England had, however, entered the tobacco trade thanks to Sir Francis Drake (ca. 1543–1596), who introduced pipe smoking into Britain, and Sir Walter Raleigh (ca. 1554–1618), the most significant supporter of tobacco smoking in the Elizabethan court. Indeed, Raleigh is said to have smoked throughout his imprisonment in the Tower of London and to have smoked a final pipe just before his execution.
The English trade relied at first on tobacco grown in the Spanish colonies, but the British soon sought to develop their own production of the commodity. Tobacco was indeed to play a key role in promoting English settlement in the Americas. When English settlers in Virginia were searching for a way to finance their colony, they turned to tobacco for a solution. In 1612 John Rolfe (1585–1622), influenced by native cultivation and curing techniques, began experimenting with a tobacco crop to rival that of the Spanish, who marketed their South American-grown tobacco to the whole of Europe.
In the 1620s tobacco cultivation also underpinned English settlement and trade in the Caribbean, where, after failing to establish tobacco-growing colonies in Guiana, English adventurers set up colonies based on tobacco cultivation in Barbados and other islands of the Lesser Antilles. The advantage of tobacco cultivation was that a small amount of seed could produce a large number of plants; the disadvantage was that the soil was soon exhausted. For this reason, tobacco cultivation soon proved less suitable for the English Caribbean islands than for Virginia, where land was in seemingly boundless supply and where tobacco quickly became the mainstay of the Chesapeake economy.
Initially, yeoman farmers grew tobacco on small plantations, but because of soil exhaustion, large-scale planters quickly dominated the trade, and large plantations soon spread along the banks of the James River. By 1620 the crop was well established, and growers were receiving high prices for the commodity on the European market. By 1624 Virginia's crop was secure enough for Edward Bennett, a merchant of Virginia, to propose to the British House of Commons that the importing of Spanish tobacco into England should be banned. Tobacco growing in England itself was also forbidden by James I, who, despite his personal dislike of tobacco, wanted to protect the new Virginia trade in which he now had a strong personal interest following the collapse of the Virginia Company and the region's emergence as a royal colony.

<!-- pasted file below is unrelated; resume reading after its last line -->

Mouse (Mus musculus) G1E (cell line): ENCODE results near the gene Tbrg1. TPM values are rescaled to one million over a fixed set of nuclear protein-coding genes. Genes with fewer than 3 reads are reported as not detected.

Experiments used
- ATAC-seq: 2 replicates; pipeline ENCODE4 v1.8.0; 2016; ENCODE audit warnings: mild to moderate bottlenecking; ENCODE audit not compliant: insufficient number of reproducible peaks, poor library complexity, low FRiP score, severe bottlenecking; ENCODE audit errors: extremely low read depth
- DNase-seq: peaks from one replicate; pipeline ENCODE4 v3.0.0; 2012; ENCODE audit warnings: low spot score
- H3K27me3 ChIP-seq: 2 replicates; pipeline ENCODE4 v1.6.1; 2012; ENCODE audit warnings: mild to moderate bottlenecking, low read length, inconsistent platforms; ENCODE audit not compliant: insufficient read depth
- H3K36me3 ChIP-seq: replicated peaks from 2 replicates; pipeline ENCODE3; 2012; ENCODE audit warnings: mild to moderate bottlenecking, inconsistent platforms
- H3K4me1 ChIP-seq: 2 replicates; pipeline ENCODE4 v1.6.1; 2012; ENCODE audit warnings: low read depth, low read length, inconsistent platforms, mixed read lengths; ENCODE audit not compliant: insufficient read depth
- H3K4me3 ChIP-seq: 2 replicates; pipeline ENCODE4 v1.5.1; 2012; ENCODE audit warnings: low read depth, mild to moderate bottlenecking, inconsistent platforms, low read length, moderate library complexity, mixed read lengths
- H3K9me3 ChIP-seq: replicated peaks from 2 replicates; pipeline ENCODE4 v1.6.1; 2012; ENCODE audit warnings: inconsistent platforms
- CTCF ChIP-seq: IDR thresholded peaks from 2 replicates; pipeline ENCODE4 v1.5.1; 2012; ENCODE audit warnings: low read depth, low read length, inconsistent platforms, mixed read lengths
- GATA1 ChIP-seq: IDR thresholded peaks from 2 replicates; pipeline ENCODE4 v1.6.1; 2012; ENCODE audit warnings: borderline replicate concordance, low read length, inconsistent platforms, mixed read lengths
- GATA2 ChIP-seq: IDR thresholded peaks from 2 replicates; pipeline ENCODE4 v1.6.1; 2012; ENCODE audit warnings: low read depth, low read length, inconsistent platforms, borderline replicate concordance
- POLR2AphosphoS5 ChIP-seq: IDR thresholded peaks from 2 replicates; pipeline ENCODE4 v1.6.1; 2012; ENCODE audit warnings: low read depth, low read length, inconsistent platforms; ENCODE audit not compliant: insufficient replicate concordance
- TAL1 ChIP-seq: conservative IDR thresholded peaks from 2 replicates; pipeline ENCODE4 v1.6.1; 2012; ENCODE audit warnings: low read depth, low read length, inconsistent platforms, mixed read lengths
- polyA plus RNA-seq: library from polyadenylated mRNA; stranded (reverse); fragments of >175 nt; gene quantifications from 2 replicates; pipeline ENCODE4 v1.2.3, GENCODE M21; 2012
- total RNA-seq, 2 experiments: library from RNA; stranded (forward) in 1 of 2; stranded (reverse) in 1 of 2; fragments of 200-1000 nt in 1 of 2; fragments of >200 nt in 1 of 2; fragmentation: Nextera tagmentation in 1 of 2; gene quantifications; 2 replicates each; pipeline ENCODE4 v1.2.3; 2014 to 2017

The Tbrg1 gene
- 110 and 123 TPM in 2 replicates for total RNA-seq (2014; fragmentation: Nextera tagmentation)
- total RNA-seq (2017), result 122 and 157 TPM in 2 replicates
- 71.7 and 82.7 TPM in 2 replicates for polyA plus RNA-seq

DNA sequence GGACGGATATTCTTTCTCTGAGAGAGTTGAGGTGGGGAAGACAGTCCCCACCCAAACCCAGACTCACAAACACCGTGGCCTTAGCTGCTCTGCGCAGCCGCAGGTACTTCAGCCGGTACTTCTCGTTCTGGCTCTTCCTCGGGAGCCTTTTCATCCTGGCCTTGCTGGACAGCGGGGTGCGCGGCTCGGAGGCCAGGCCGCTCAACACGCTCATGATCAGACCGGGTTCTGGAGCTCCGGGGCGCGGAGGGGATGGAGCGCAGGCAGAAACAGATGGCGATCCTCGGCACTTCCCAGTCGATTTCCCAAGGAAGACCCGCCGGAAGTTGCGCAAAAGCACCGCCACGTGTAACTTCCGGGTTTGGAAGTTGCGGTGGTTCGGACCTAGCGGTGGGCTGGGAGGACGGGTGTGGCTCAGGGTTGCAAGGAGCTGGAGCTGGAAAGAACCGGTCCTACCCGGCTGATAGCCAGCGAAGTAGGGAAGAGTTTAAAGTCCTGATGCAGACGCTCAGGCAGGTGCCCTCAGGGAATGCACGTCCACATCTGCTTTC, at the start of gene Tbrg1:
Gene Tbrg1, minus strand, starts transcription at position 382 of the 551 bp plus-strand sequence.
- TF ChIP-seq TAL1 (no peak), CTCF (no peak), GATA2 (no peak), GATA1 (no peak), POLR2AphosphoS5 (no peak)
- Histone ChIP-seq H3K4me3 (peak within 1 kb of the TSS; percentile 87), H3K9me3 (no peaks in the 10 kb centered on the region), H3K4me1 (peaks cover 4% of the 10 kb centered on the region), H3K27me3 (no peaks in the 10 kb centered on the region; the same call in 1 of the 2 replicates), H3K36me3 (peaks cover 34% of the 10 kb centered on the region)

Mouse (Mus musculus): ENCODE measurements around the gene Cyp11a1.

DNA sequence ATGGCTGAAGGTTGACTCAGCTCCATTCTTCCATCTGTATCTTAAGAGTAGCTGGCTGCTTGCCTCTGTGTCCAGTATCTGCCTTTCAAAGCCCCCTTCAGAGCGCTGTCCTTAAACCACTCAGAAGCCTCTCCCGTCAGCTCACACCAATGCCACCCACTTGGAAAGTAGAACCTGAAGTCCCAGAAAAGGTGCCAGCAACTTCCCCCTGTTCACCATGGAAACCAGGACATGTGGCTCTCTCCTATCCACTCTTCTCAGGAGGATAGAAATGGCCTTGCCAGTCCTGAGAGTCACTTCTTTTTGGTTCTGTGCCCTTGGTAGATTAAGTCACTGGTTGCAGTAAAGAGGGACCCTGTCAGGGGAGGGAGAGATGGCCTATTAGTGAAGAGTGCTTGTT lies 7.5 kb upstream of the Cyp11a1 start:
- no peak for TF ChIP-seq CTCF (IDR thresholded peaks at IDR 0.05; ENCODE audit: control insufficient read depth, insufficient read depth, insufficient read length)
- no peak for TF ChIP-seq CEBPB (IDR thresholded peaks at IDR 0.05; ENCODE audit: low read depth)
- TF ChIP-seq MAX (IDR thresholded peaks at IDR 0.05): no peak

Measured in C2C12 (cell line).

Much of the tobacco grown in Virginia arrived in Europe via Amsterdam, which became extremely wealthy on the profits from the curing and processing trades. Many of the leading merchants were Jews exiled from Spain and Portugal during the reconquista of the late fifteenth century. The English also realized how lucrative the trade could be, importing far more tobacco than they consumed.
Elizabeth I (1533–1603) saw the tax potential of tobacco imports, too, and placed a duty of two pence per pound on tobacco, infuriating small-scale importers on Britain's south coast. But this was nothing compared to the duty raised by James I in October 1604 when he pushed up the duty to six shillings and eight pence per pound of tobacco. Although James disliked smoking, he was sufficiently pragmatic to turn it to his financial advantage: his was the first government to tax tobacco heavily.